Understanding the carbon associated with the construction of a building has always been a difficult task. Tools have been built to help architects and engineers estimate how much carbon each type of material produces, but these generally only account for the actual production of the material. This has caused miscalculations about whether it is better, carbon-wise, to renovate older buildings or knock them down and build newer, more energy-efficient ones.
But now, thankfully, these tools are getting more sophisticated. Some are factoring in the carbon created by the supply chain of each material. Others are taking into consideration the full lifecycle of each construction method, including what carbon and waste are produced when the buildings eventually have to be disposed of. Both of these types of calculations are difficult because the answers depend on location. Some materials are much less carbon-intensive to source, depending on where the construction site sits. Waste disposal also changes depending on the geography, especially in remote or land constricted areas where landfills are not locally available. By mapping out exactly where products are sourced and thrown out, the software can at least estimate how any design change would impact the total sustainability of each project.
These calculators are by no means perfect. They will need to constantly evolve in order to be able to get more accurate about the true carbon cost of each building material. But this is a great start. The growing sophistication of these tools isn’t just a bonus for sustainably minded developers and owners. California has already required certain companies to report on Scope 3 emissions; the European Union will begin to demand the same from large public companies starting in 2025. The availability of carbon calculators is also a bit of a double-edged sword. Now, more governments will feel more willing to impose new carbon reporting regulations because it isn’t prohibitively difficult or expensive to comply with. Before long, these advanced Scope 3 calculations will likely be standard procedure in most parts of the world.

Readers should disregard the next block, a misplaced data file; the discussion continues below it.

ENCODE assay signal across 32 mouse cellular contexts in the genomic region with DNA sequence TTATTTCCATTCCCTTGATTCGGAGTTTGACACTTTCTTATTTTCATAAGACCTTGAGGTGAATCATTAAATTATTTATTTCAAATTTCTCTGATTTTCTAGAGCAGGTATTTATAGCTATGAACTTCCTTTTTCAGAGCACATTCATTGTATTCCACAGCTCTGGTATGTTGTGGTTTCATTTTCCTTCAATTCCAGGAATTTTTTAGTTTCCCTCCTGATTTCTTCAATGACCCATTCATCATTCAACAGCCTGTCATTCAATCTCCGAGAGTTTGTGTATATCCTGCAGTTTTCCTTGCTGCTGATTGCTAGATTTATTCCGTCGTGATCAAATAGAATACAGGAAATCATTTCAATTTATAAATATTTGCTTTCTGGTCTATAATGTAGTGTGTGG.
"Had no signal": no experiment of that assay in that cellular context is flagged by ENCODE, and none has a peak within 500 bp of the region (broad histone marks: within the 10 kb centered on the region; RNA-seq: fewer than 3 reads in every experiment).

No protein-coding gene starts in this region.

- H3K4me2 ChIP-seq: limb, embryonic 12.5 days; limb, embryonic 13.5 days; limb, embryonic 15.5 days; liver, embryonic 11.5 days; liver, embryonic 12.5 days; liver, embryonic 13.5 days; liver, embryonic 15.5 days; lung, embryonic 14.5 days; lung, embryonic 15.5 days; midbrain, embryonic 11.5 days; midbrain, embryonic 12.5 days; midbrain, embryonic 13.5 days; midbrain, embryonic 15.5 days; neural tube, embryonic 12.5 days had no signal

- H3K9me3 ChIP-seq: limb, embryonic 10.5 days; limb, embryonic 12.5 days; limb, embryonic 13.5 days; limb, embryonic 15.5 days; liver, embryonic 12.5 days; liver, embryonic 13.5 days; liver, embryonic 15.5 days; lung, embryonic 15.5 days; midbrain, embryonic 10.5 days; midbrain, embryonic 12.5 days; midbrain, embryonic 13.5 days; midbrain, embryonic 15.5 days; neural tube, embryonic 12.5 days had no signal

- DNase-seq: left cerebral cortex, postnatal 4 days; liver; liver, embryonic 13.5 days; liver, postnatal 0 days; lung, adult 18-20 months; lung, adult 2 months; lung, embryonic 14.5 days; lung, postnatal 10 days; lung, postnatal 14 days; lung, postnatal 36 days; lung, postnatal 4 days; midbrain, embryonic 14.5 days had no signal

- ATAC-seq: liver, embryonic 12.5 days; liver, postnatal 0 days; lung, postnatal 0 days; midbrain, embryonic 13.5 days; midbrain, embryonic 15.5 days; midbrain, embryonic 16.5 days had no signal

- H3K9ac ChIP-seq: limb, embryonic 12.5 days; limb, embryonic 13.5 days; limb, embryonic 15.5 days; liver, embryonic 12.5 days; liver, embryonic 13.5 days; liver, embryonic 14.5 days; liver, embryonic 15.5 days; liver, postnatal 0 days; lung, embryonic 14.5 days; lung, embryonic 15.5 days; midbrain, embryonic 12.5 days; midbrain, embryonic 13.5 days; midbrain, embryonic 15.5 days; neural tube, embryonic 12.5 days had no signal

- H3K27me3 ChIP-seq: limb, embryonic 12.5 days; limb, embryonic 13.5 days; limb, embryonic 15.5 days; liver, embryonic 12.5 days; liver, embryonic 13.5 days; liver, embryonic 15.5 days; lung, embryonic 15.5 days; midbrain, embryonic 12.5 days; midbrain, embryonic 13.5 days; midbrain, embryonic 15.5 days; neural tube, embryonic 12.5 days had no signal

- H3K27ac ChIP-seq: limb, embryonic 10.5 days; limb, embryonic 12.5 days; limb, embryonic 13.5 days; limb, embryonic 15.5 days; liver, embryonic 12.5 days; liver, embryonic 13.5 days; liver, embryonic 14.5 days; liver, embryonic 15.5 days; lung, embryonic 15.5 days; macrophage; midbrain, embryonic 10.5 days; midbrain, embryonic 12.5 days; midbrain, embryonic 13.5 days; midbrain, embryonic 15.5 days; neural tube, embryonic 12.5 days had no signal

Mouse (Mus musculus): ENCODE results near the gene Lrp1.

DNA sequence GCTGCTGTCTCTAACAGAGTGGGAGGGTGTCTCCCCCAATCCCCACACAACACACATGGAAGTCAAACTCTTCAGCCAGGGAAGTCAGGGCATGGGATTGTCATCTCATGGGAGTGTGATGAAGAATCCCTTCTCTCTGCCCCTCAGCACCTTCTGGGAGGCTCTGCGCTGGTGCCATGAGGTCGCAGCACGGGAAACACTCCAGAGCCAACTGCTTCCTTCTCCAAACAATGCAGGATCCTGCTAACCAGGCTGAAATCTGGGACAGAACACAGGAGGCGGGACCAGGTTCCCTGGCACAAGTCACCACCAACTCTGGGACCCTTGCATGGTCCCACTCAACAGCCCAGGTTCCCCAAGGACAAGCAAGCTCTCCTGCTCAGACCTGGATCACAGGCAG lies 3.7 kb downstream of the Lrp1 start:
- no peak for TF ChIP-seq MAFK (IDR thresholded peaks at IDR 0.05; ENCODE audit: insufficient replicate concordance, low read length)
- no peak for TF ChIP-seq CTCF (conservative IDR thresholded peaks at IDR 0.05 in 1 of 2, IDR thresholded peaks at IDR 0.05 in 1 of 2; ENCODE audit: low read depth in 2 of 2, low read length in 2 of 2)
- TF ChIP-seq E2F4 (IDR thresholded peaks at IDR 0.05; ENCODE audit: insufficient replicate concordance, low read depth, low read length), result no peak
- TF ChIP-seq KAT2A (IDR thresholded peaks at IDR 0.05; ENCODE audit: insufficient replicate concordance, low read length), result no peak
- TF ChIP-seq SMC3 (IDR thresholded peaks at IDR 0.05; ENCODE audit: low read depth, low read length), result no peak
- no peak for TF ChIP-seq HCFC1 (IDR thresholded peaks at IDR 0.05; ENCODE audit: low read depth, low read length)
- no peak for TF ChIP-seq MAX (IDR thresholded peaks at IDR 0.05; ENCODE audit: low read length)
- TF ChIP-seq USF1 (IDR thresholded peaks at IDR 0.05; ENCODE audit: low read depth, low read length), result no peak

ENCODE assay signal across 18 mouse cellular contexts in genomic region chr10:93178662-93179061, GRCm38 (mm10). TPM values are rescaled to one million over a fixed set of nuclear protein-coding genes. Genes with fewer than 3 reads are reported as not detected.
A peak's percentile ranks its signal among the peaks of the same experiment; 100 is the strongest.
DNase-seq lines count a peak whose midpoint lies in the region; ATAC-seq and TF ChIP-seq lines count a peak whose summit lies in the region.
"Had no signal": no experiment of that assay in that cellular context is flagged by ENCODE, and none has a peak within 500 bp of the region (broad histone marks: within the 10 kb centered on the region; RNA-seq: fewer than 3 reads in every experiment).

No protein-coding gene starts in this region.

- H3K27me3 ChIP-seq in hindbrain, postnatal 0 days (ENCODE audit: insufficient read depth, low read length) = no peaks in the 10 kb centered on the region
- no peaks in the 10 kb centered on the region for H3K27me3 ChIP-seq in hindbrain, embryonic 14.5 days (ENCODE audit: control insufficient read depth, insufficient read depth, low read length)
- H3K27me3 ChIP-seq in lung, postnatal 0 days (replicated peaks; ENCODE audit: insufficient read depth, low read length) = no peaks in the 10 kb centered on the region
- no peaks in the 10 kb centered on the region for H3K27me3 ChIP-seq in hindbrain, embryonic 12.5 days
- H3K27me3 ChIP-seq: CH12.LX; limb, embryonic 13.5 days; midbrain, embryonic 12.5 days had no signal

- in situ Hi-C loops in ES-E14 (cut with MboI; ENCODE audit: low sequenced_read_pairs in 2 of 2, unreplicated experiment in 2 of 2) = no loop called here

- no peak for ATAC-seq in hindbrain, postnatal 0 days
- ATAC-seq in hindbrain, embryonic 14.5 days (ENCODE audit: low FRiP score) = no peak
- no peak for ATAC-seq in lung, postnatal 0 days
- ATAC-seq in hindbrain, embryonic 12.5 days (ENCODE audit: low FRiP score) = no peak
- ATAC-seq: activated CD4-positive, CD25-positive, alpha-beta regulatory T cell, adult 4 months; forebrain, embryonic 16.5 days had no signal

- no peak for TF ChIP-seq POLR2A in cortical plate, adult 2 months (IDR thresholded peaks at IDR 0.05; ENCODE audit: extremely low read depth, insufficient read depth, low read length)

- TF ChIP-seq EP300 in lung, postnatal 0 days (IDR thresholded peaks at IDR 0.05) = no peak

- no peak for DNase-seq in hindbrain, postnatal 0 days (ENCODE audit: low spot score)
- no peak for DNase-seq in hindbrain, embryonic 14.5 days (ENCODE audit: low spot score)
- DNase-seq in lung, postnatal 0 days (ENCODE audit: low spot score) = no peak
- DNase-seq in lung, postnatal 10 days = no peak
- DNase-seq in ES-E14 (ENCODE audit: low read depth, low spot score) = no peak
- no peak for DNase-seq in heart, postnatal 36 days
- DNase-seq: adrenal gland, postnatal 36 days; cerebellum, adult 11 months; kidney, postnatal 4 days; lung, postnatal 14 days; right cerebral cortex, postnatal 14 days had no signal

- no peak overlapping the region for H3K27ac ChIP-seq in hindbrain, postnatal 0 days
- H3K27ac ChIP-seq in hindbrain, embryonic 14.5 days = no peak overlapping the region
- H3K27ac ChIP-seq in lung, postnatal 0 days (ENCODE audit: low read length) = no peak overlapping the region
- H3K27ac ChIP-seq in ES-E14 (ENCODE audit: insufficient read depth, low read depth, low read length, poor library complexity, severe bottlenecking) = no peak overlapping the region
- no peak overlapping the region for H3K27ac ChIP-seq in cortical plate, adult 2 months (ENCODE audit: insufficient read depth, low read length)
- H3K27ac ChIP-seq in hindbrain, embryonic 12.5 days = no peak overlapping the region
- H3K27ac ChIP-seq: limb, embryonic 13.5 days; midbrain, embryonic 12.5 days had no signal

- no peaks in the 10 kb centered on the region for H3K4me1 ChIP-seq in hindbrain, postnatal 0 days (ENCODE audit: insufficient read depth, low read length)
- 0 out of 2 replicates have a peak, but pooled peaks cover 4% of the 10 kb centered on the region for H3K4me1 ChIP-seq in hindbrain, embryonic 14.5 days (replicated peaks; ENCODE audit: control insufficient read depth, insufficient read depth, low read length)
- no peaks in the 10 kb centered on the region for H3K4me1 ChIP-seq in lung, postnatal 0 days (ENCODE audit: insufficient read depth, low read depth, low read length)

What a mezz: A growing number of Mezzanine loans are under distress, according to new reports. This is alarming because these loans are often taken out by borrowers to help them through difficult periods or to buy time until they can get traditional loans.
Slow and narrow: A new report came out from Johns Hopkins University that shows that narrow car lanes actually save lives. Contrary to popular belief, narrower lanes don’t cause more crashes. In fact, they have been shown to reduce speeds and increase safety, plus have been shown to be more sustainable and have a positive impact on property values.
Haut mess: Some of the country’s most luxurious and expensive apartments in NYC are struggling to find buyers. It could be that many who can afford these high price tags are not readily buying right now, or it could mean that some of these newly developed locations around Hudson Yards and Central Park are no longer in demand for this clientele.